Where The Ad Industry Stands on Multicultural Marketing

October 27, 2017

By Ryan Dinger

Gilbert Dávila at the 2016 ANA Multicultural Marketing and Diversity Conference. ANA


Working for major brands like P&G and Disney, Gilbert Dávila has more than 30 years of experience in multicultural marketing. These decades of experience have made him an expert on all things multicultural. Ahead of the 2017 ANA Multicultural Marketing & Diversity Conference, Dávila, who also chairs the ANA's Multicultural Committee, sat down with us to provide an update on where the industry stands on this critical discipline. See what the marketing veteran had to say below.


What broader trends are you seeing in the industry that suggest the importance of a smart, robust multicultural strategy?
Clearly the fast pace of change — fueled by technology — and the fickle nature of consumers continues the proliferation of media. But we're also seeing that the growth in corporate America is, across the broad, fairly anemic at 2-to-3 percent a year. There is clearly an opportunity for companies to put forth efforts that are going to help fuel further growth. I believe that one of the areas that will help is for companies to be very focused on reaching the entire potential audience, which in today's world has a huge portion represented by the multicultural groups. When you add Hispanic, African-American, Asian-American, and other multicultural groups, you're looking at well over 40 percent of the U.S. population. And certainly over 50 percent in many major metropolitan areas. There is a huge opportunity for corporations to really prioritize multicultural and inclusive marketing in a way that is very relevant, very targeted, very culturally-nuanced, and be able to get the full level of engagement from these consumers. That's where multicultural marketing plays a huge role.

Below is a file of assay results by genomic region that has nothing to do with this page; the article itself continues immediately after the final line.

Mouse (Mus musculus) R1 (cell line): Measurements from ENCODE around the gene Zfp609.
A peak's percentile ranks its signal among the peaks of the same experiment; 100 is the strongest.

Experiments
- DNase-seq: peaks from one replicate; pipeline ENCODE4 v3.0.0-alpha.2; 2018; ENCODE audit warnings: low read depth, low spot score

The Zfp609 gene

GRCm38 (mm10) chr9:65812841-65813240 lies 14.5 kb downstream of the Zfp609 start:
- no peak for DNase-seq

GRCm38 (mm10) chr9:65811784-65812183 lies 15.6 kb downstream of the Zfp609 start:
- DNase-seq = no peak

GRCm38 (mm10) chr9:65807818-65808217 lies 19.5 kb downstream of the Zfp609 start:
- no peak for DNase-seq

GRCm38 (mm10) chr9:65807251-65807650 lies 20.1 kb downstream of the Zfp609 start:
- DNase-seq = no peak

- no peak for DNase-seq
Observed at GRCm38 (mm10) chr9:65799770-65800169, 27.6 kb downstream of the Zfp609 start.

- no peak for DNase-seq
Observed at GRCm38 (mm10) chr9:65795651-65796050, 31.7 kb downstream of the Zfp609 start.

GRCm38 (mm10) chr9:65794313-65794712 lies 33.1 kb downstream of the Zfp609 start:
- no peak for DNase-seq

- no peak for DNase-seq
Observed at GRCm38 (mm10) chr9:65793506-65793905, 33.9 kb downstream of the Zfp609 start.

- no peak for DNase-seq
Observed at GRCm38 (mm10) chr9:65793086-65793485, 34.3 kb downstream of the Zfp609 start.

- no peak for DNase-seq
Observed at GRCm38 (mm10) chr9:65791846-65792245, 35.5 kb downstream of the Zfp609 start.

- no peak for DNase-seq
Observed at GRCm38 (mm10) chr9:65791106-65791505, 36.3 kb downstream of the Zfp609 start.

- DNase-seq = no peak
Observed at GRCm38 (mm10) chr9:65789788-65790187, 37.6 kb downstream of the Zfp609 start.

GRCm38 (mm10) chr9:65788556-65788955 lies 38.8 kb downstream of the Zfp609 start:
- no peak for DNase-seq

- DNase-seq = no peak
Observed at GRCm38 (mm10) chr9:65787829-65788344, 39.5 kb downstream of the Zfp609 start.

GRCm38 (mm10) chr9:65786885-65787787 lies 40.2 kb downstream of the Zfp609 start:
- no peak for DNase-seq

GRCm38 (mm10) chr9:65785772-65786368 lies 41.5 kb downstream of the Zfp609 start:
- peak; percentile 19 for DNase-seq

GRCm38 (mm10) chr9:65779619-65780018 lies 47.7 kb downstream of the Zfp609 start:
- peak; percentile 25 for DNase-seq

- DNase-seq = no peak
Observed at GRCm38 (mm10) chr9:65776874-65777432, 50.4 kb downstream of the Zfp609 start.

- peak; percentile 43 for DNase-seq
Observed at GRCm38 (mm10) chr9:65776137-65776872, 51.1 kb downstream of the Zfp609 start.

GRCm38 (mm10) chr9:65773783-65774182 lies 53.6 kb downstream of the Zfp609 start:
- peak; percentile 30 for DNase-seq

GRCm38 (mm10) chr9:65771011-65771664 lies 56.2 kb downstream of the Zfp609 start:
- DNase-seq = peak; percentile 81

You have a lot of experience with multicultural marketing. What advice would you give to a brand that knows it needs to get better at it?
First, it's important to initiate the process of understanding the importance of multicultural groups to practically any and every brand in the U.S. from the business strategy perspective. It really begins with a seizing of the opportunity, and invariably when you do this exercise — whether you do it internally or whether you have help from external partners — it becomes very evident very quickly that these groups are important. Once you have that understanding, it really helps inform the brands on not only the importance of multicultural groups, but also what kind of engagement, what kind of efforts, and ultimately what kind of funding should be allocated in order to engage these consumers. Then you consider how to use that budget and decide if you're looking for awareness, looking for engagement, or looking to take it all the way to creating brand ambassadors.


Do you believe we are far off from a time where multicultural marketing is seen simply as marketing?
We're not there yet, but that is a conversation we are having throughout the industry. It is important to understand that multicultural marketing is, in fact, marketing. It follows the same principles. In so many ways, multicultural marketing is segmentation marketing, which the entire industry understands in terms of how to approach engaging groups of people that have certain affinities or cultural nuances. When you understand that multicultural marketing, in so many ways, is segmentation marketing, I think that really helps to hone in on how to best approach the opportunity. Ultimately, folks who are involved in multicultural marketing really need to understand what is happening broadly and be able to apply those strategies to attract multicultural groups. So yes, ultimately multicultural marketing is all about marketing. And for some companies, multicultural marketing is so important that they lead with multicultural insights. It's only a matter of time until the others catch up.


The 2017 ANA Multicultural Marketing & Diversity Conference, presented by Time Inc., will be held November 5–7, in Miami Beach, Fla. View the full agenda.

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